October 25, 2012
Sir, Ralph Atkins, Philip Stafford and Brooke Masters’ in their analysis of regulations titled “Collateral damage”, October 25, mention about “growing fears that the very actions meant to build stability into the financial system are doing the opposite.”
Of course, but that should be old news. Have they not looked at all bank assets which created this crisis? These were all perceived as safe, “The Infallible”, and for which banks were given extraordinary incentives to hold, by means of very low capital requirements. The frantic and frankly stupid efforts by regulators to keep the bankers away from “The Risky” led to a dangerous overpopulation of some safe-havens.
When are regulators going to wake up to the reality that there is nothing like independent safe assets, as most of their safety depends on the existence of a safe economy? What they need to understand is that in order for some assets to become and remain safe, risky assets need also to be financed.
By the way, since the article refers a lot to IMF, as I have written to you before, I am very skeptical about IMF’s analysis of safe assets. In their “Report on the Global Financial Stability 2012” they listed a total of 74.4 trillion U.S. dollars: 33.2 (45%) in sovereign bonds AAA / AA 5 (7%) in sovereign bonds A / BBB, 16.2 (21%) in securities with special guarantees; 8.2 (11%) in corporate bonds rated investment grade, 3.4 (5%) in other governmental or supranational debt, and 8.4 (11%) in gold.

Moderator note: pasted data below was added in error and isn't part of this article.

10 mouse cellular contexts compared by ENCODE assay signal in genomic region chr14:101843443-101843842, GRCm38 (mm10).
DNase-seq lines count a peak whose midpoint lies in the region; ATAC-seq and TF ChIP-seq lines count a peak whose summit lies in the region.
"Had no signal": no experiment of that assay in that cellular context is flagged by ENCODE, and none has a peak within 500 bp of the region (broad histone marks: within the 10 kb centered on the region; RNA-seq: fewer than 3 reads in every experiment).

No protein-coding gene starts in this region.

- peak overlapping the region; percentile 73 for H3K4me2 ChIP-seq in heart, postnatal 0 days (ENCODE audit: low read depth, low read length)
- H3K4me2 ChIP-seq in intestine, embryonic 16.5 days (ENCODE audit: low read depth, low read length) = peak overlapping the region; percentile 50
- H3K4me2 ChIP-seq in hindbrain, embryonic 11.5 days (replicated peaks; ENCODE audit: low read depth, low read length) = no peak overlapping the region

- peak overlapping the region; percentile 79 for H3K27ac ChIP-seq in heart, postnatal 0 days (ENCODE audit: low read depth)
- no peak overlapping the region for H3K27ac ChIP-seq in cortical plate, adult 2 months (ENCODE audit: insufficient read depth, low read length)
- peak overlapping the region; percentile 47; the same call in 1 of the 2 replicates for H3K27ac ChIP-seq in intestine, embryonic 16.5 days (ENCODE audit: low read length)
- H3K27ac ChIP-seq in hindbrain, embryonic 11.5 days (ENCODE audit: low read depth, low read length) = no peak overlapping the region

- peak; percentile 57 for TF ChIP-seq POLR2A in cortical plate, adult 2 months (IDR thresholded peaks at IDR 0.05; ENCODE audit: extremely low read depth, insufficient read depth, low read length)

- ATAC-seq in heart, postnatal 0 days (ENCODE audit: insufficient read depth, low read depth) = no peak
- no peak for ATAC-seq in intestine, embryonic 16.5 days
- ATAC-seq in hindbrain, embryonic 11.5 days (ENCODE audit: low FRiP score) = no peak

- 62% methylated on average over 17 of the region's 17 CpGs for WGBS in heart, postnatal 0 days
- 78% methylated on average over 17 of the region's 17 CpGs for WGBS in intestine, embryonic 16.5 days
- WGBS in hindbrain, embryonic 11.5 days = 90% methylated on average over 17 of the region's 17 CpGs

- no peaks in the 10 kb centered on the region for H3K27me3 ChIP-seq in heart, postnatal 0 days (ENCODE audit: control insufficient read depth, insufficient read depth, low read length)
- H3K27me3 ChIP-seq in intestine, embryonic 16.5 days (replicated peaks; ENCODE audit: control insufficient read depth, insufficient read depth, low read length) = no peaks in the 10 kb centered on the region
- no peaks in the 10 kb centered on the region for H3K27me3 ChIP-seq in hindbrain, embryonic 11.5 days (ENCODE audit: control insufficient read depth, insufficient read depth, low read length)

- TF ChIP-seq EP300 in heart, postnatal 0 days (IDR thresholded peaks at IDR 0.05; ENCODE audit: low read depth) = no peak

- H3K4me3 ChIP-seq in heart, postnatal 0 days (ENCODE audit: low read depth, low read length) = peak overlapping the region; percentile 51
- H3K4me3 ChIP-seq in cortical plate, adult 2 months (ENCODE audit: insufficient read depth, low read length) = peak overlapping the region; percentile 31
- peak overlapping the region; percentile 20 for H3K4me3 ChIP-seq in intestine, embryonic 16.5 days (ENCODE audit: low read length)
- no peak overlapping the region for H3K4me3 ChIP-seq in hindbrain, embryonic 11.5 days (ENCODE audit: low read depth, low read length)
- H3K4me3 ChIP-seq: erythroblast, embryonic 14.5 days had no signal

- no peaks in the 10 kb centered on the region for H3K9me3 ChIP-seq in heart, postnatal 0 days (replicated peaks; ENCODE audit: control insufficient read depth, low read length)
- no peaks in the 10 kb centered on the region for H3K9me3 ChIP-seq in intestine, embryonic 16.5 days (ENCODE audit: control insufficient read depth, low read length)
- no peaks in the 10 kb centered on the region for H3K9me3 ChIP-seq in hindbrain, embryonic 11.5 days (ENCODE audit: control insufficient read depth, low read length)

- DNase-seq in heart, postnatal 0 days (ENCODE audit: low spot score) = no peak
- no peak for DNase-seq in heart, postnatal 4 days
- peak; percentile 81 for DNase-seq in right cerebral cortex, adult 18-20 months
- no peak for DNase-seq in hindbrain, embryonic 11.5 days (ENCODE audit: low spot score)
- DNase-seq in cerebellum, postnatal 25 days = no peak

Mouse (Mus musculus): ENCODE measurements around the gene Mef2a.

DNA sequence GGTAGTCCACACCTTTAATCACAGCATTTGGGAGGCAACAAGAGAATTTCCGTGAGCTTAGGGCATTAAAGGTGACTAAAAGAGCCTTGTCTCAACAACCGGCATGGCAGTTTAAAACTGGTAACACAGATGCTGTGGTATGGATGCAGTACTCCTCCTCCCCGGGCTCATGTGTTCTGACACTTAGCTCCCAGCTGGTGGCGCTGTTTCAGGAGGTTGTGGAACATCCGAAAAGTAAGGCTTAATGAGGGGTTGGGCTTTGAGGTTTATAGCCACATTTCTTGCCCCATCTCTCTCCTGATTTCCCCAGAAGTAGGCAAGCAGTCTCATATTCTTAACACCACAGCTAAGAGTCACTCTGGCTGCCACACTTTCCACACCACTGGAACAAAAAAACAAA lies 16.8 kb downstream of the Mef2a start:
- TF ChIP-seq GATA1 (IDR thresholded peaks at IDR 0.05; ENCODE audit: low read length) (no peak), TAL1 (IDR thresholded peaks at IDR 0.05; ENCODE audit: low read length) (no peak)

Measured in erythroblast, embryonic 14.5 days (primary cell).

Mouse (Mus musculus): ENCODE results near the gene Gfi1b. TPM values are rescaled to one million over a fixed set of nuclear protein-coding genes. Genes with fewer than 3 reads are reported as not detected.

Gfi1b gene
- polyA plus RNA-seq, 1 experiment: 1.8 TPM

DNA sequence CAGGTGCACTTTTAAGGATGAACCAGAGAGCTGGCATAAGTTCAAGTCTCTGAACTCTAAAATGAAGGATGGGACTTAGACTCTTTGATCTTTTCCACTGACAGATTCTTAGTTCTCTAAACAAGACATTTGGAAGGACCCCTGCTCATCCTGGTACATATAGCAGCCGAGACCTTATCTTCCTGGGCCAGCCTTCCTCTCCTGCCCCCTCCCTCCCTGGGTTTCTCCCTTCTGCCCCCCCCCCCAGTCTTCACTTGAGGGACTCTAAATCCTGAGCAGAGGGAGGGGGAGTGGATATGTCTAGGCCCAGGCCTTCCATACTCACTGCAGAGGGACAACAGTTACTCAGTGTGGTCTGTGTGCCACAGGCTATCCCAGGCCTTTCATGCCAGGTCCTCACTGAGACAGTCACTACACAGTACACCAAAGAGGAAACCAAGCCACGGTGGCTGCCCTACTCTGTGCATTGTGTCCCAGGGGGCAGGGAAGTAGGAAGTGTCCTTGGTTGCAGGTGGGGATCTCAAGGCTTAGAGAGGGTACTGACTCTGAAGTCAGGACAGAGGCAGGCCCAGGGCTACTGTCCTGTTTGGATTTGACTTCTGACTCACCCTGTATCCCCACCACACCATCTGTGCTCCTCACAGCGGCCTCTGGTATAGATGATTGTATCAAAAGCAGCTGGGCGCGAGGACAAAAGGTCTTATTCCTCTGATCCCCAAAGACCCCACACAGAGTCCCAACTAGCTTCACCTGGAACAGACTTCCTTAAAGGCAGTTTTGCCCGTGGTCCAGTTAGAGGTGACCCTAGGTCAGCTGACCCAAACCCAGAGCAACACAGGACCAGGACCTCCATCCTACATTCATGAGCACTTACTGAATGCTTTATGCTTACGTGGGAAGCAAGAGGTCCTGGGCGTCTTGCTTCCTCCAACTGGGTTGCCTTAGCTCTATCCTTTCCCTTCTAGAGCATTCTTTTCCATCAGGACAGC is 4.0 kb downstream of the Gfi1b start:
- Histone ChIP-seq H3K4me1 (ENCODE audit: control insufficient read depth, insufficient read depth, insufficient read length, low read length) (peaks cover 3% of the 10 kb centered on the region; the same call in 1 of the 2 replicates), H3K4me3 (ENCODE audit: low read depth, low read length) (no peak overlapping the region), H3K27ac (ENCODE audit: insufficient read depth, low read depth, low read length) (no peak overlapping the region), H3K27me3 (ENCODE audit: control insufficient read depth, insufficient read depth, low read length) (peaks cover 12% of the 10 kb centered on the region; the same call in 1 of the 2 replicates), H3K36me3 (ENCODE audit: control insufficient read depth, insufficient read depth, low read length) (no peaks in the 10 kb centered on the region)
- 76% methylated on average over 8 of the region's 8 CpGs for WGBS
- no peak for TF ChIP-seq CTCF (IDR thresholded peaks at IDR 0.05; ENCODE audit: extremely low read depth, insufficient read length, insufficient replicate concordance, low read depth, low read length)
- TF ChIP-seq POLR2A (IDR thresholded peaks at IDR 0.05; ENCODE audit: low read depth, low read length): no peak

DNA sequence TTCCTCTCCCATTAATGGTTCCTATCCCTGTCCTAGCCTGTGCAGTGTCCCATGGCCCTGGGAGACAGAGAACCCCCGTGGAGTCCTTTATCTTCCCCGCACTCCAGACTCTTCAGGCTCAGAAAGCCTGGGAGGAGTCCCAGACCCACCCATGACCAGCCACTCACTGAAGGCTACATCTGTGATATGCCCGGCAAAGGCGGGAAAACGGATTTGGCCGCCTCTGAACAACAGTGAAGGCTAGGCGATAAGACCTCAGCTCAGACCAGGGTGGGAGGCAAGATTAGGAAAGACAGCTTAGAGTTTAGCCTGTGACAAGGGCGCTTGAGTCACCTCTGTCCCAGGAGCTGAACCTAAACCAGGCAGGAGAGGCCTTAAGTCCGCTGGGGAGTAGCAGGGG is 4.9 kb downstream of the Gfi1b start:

Let me assure you that though, for instance, holding both sovereign bonds and gold can be a very safe and risk-adverse strategy, since if something goes seriously wrong you might at least be left with something, 30 years US bonds yielding 3 percent, and gold at $1.715 per ounce, cannot simultaneously both be real safe assets, no matter how much IMF suggests it.
The article is also illustrated with a painting depicting Columbus voyage to the America’s, financed by Queen Isabella and who supposedly pawned her jewelry for that purpose. If Queen Isabella had been a bank, what would you think would be the capital requirements for that loan? Would America have been discovered during a regulatory reign of a risk-adverse Basel Committee?
Instead, Spanish banks financed "safe" real estate... against very little capital.